This is an experience. First of all, of course, chances are that you won't be playing this for a car. Most likely something below $2,000. Second, the card that determines how close you must come within the ARP is drawn at random from a "normal" deck of cards and multiplied by 100, so the range can fall anywhere between $100 and $1,000. Third, if you go over, but are still within the range, you win.
Oh yeah, I forgot to tell you: Aces aren't wild. So instead of hoping to make up my own guess as to what this dinette costs, I have to keep drawing.
Well, $2,700 wasn't high enough. So I drew again, went over, and the game immediately ended. Lame.
Hallelujah, a $1,000 range. Of course, now I'm playing for a lousy leather sofa. I'll stop at $1,400, please.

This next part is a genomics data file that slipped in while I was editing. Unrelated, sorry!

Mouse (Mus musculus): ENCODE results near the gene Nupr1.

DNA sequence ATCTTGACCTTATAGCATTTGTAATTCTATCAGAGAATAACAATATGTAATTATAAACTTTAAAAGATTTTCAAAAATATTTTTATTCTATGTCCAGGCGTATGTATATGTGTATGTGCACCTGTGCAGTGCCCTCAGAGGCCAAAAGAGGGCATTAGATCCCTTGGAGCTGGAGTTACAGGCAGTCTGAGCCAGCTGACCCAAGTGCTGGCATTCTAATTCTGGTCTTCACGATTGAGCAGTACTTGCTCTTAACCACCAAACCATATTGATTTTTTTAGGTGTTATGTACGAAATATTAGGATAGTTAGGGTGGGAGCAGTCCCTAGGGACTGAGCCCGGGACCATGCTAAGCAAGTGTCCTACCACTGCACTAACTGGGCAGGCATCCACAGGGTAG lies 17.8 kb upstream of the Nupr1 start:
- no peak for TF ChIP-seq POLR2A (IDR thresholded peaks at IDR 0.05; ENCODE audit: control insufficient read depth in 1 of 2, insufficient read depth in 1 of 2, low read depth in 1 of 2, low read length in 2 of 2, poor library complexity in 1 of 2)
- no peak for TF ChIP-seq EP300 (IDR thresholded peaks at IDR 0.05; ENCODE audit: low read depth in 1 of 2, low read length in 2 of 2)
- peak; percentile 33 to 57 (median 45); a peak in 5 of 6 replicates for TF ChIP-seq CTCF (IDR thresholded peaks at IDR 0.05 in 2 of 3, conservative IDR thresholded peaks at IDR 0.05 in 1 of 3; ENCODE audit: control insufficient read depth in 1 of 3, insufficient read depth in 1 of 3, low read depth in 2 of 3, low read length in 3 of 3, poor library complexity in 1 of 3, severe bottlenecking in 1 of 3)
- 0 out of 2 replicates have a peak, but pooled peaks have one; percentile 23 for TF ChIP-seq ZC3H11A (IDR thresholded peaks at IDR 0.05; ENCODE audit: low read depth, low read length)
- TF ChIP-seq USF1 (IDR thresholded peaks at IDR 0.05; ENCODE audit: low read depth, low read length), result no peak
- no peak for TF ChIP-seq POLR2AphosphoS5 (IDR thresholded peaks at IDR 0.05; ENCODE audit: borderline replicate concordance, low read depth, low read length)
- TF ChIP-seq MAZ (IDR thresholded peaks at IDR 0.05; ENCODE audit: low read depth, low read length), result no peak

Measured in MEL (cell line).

And the actual retail price is... $1,236, for a difference of... $164! You win, even though you went over! Congratulations!
In this rare occurance, I was playing for a motorcycle worth $8,500, so I actually got to draw several cards.
Hey, this deck is rigged! It's got five kings in it!
(Notice there were two kings of spades in the third picture.)
The reason the majority of the screen grabs for this pricing game come from the Commodore version is that the PC version kept sticking me with really cheap prizes. I'm playing for a pair of sunglasses? Forget this, I'm not drawing any cards.
Which means I win!